In 1966, Wim van den Brande’s grandfather opened one of Europe’s largest kosher slaughterhouses in Antwerp, capital of the Belgian region of Flanders. At the end of 2018, the factory was processing 80,000 chickens a month. Now, a new law banning the methods used in ritual slaughter have gone into effect, forcing him to close the business and lay off his employees.
Many of Antwerp’s Jews view the new law as a statement telling them that they are no longer welcome in Belgium, as well as an opening for further hostile action.
“We still have meat,” said Nechemiah Schuldiner of the Shomre Hadas Orthodox Jewish community of Antwerp. “The problem is the message it sends. It tells Jews: We don’t want you here.” Schuldiner fears that the law represents a prelude of things to come, potentially including a ban on the import of kosher meat, circumcision restrictions and more.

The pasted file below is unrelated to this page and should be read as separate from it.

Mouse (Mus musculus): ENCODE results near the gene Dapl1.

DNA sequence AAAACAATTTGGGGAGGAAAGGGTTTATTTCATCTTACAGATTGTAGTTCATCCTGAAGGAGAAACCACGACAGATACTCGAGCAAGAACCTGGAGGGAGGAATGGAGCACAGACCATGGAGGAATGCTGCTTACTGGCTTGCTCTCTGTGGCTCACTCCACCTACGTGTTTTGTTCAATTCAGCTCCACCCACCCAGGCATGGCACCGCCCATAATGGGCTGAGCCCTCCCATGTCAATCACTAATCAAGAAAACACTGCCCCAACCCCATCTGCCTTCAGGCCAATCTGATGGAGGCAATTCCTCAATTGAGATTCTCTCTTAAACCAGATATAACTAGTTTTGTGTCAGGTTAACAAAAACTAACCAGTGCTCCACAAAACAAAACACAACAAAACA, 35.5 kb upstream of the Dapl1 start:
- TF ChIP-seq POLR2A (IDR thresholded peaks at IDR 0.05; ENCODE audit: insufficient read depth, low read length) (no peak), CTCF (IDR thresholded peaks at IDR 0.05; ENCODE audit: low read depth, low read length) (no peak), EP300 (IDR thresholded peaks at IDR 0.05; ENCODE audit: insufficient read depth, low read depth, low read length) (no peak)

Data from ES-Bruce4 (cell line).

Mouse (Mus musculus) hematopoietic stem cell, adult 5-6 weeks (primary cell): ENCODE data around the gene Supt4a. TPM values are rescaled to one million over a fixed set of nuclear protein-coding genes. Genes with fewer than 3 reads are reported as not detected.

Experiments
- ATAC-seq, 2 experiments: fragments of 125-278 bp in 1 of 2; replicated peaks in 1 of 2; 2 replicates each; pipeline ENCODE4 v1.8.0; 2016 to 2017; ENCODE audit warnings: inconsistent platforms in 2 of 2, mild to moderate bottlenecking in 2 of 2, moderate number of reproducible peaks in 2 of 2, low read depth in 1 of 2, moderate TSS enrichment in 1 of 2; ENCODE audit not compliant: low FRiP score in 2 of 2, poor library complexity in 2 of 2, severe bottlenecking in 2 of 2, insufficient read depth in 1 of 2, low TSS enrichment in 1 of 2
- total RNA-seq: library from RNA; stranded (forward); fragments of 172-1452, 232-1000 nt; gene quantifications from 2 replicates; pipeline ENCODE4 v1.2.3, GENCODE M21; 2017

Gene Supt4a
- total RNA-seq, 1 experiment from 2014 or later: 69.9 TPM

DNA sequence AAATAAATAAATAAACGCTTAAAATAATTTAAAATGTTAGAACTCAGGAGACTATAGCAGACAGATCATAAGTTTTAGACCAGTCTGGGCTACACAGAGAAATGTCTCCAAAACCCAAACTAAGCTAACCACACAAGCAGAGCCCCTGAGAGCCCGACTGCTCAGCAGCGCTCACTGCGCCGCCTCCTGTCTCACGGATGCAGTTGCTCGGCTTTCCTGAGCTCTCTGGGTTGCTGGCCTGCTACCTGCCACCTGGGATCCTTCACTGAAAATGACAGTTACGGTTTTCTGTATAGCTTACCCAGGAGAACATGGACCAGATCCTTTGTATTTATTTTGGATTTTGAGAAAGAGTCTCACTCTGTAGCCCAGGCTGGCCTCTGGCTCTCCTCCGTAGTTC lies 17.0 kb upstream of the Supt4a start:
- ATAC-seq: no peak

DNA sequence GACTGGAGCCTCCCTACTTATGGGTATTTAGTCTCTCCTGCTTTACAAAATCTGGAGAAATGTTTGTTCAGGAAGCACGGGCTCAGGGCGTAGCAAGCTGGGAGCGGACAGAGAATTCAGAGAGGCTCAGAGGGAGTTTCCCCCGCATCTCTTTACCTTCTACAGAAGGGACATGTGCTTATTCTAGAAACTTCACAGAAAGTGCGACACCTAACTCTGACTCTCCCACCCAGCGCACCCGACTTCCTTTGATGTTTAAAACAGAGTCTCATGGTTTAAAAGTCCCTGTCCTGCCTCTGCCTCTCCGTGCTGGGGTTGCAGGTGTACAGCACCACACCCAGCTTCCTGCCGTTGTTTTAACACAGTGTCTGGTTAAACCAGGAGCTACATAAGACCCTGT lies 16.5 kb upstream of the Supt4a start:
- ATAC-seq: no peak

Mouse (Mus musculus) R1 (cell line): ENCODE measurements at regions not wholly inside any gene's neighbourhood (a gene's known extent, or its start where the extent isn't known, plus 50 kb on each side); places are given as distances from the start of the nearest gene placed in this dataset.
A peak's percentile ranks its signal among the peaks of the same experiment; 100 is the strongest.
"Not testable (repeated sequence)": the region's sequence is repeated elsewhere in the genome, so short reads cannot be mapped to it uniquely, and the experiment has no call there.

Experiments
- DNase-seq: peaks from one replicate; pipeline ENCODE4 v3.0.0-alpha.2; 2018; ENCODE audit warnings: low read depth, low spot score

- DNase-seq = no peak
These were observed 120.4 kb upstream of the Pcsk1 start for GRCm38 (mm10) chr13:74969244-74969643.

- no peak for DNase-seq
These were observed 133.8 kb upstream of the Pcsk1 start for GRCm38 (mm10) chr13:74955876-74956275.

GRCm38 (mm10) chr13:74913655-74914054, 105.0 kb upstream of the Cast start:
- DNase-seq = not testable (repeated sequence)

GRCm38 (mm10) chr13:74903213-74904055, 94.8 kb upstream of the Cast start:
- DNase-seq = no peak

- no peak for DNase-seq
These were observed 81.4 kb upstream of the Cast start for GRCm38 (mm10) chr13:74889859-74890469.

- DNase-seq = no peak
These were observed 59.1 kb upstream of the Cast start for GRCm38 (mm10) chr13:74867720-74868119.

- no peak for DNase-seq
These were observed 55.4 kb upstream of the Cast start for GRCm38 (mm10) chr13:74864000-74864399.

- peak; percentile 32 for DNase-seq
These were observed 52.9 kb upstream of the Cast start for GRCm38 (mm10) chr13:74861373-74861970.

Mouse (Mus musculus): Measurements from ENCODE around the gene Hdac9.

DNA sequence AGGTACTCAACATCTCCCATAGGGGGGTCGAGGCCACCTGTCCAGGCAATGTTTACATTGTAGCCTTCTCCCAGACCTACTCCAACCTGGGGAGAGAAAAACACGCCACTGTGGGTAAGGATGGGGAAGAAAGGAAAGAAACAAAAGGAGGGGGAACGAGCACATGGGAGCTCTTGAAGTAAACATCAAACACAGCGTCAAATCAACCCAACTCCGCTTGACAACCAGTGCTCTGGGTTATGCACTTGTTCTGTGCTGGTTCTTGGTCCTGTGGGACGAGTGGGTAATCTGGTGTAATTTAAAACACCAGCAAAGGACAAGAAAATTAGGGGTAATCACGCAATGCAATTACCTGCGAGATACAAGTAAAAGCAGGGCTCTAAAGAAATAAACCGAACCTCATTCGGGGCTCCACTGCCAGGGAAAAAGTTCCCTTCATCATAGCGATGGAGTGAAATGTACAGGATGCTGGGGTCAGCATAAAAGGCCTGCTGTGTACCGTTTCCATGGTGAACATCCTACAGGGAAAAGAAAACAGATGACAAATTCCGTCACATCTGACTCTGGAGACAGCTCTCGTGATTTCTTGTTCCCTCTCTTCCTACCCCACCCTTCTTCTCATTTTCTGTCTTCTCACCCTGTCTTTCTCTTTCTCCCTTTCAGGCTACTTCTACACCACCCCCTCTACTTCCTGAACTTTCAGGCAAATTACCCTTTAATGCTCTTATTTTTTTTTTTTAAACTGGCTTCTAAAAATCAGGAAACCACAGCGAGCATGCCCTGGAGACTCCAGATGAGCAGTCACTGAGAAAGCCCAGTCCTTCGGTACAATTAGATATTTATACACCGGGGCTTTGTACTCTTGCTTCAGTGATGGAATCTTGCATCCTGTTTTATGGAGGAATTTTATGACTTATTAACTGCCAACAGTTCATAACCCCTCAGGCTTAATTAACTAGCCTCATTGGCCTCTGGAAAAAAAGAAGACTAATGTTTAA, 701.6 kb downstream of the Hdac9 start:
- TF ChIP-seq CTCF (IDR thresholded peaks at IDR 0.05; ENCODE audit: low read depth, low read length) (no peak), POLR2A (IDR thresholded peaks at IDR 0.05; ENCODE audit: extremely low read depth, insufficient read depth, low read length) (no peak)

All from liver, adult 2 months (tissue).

Ari Mandel, who in 2011 opened the online store Kosher4U, said that kosher slaughterhouses can move – as van den Brande hopes to do – but that doing so is merely “a temporary solution, a stay of execution.”
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